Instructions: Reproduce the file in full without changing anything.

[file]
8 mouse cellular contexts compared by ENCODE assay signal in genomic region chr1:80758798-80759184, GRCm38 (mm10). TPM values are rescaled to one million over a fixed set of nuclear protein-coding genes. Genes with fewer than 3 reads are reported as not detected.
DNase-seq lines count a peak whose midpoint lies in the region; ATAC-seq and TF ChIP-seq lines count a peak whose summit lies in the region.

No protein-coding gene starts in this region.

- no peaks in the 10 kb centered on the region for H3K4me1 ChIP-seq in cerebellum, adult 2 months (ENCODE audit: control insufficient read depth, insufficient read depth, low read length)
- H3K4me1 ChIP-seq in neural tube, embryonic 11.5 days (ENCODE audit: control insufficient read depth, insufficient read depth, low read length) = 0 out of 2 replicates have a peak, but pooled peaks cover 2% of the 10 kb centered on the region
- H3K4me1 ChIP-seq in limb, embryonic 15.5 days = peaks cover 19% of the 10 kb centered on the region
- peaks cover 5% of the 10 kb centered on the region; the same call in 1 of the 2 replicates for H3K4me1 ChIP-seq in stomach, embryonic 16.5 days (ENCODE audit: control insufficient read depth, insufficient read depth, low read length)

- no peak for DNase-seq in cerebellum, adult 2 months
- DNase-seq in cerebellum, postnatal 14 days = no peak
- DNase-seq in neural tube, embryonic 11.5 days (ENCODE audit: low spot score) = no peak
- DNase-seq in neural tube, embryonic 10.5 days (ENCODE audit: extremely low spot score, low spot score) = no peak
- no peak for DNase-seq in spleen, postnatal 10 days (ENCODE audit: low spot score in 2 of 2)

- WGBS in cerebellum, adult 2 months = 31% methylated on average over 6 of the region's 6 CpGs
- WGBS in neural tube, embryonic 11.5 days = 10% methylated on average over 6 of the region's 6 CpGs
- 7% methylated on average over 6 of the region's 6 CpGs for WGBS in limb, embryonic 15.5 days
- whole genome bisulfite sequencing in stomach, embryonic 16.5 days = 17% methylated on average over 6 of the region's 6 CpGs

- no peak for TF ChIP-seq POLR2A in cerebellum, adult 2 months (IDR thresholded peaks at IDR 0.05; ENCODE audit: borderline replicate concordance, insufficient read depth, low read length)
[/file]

8 mouse cellular contexts compared by ENCODE assay signal in genomic region chr1:80758798-80759184, GRCm38 (mm10). TPM values are rescaled to one million over a fixed set of nuclear protein-coding genes. Genes with fewer than 3 reads are reported as not detected.
DNase-seq lines count a peak whose midpoint lies in the region; ATAC-seq and TF ChIP-seq lines count a peak whose summit lies in the region.

No protein-coding gene starts in this region.

- no peaks in the 10 kb centered on the region for H3K4me1 ChIP-seq in cerebellum, adult 2 months (ENCODE audit: control insufficient read depth, insufficient read depth, low read length)
- H3K4me1 ChIP-seq in neural tube, embryonic 11.5 days (ENCODE audit: control insufficient read depth, insufficient read depth, low read length) = 0 out of 2 replicates have a peak, but pooled peaks cover 2% of the 10 kb centered on the region
- H3K4me1 ChIP-seq in limb, embryonic 15.5 days = peaks cover 19% of the 10 kb centered on the region
- peaks cover 5% of the 10 kb centered on the region; the same call in 1 of the 2 replicates for H3K4me1 ChIP-seq in stomach, embryonic 16.5 days (ENCODE audit: control insufficient read depth, insufficient read depth, low read length)

- no peak for DNase-seq in cerebellum, adult 2 months
- DNase-seq in cerebellum, postnatal 14 days = no peak
- DNase-seq in neural tube, embryonic 11.5 days (ENCODE audit: low spot score) = no peak
- DNase-seq in neural tube, embryonic 10.5 days (ENCODE audit: extremely low spot score, low spot score) = no peak
- no peak for DNase-seq in spleen, postnatal 10 days (ENCODE audit: low spot score in 2 of 2)

- WGBS in cerebellum, adult 2 months = 31% methylated on average over 6 of the region's 6 CpGs
- WGBS in neural tube, embryonic 11.5 days = 10% methylated on average over 6 of the region's 6 CpGs
- 7% methylated on average over 6 of the region's 6 CpGs for WGBS in limb, embryonic 15.5 days
- whole genome bisulfite sequencing in stomach, embryonic 16.5 days = 17% methylated on average over 6 of the region's 6 CpGs

- no peak for TF ChIP-seq POLR2A in cerebellum, adult 2 months (IDR thresholded peaks at IDR 0.05; ENCODE audit: borderline replicate concordance, insufficient read depth, low read length)